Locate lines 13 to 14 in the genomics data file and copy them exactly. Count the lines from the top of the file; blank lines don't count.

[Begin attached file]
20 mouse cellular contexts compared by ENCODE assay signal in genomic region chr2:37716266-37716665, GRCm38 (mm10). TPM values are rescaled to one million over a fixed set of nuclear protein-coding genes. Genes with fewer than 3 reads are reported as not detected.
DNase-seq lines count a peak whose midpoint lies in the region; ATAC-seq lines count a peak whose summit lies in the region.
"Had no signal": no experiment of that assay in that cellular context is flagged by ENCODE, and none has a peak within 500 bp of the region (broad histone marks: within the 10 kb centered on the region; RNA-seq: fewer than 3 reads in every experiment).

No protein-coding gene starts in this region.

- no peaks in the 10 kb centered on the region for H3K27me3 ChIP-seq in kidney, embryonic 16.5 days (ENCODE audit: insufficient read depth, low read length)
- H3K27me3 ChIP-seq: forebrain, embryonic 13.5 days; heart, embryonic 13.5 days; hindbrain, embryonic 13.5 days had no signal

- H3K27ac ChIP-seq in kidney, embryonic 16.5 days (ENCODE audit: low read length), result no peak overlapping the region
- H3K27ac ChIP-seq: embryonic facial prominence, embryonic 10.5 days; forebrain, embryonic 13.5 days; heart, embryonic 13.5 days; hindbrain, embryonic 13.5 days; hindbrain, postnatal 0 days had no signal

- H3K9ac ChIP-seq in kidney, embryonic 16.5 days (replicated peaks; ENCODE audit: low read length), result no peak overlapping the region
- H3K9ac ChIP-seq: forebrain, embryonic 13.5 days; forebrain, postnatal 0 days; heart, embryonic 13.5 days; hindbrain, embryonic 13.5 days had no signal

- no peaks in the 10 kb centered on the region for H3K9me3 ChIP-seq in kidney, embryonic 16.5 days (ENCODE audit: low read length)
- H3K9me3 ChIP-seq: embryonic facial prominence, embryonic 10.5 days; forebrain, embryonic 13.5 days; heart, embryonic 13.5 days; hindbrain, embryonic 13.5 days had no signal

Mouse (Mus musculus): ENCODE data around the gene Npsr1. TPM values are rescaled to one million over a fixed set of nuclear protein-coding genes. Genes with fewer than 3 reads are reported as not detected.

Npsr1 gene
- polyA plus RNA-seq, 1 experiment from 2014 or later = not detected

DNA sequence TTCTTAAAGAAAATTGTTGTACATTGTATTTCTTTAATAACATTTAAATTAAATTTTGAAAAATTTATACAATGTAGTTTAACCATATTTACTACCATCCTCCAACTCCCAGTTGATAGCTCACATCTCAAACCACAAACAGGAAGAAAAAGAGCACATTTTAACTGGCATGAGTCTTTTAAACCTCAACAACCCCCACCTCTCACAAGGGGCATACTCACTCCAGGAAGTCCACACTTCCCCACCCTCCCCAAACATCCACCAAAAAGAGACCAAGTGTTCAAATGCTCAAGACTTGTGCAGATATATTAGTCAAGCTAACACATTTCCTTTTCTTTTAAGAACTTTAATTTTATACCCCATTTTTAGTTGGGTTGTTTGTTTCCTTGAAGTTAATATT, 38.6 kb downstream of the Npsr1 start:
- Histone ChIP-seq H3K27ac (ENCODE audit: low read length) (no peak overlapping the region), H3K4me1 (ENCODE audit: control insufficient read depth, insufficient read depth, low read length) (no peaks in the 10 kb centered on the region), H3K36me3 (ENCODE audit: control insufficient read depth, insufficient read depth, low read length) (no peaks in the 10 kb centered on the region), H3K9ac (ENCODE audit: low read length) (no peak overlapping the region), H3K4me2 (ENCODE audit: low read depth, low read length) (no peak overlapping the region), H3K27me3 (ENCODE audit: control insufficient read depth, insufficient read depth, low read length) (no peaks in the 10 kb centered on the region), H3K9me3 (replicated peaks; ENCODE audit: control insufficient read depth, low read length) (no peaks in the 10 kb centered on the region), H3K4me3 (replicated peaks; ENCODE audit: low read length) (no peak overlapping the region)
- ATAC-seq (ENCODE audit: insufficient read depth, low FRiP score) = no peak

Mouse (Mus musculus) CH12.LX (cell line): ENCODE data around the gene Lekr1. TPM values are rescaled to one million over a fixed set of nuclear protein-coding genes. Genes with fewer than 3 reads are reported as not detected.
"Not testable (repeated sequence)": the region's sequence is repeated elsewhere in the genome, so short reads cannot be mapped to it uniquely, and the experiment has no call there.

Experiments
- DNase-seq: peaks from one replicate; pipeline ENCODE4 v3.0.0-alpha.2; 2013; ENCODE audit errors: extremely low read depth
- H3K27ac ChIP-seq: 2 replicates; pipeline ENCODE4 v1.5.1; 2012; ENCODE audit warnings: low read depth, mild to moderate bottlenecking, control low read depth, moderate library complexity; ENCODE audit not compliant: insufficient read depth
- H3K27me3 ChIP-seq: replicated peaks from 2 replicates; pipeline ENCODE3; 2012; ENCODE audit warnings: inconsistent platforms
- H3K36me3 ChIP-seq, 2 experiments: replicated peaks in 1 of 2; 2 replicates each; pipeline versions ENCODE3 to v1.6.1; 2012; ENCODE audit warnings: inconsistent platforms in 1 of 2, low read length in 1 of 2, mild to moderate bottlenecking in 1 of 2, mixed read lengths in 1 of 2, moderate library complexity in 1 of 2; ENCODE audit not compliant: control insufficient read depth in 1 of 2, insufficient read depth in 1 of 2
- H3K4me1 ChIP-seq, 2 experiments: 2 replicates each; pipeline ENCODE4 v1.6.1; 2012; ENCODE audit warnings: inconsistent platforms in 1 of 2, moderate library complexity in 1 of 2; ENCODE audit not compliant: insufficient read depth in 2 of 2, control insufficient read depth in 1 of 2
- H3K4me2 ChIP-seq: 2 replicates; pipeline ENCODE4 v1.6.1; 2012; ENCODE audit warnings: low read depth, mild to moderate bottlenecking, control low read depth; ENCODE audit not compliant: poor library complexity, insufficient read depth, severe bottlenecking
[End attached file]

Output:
Mouse (Mus musculus): ENCODE data around the gene Npsr1. TPM values are rescaled to one million over a fixed set of nuclear protein-coding genes. Genes with fewer than 3 reads are reported as not detected.

Npsr1 gene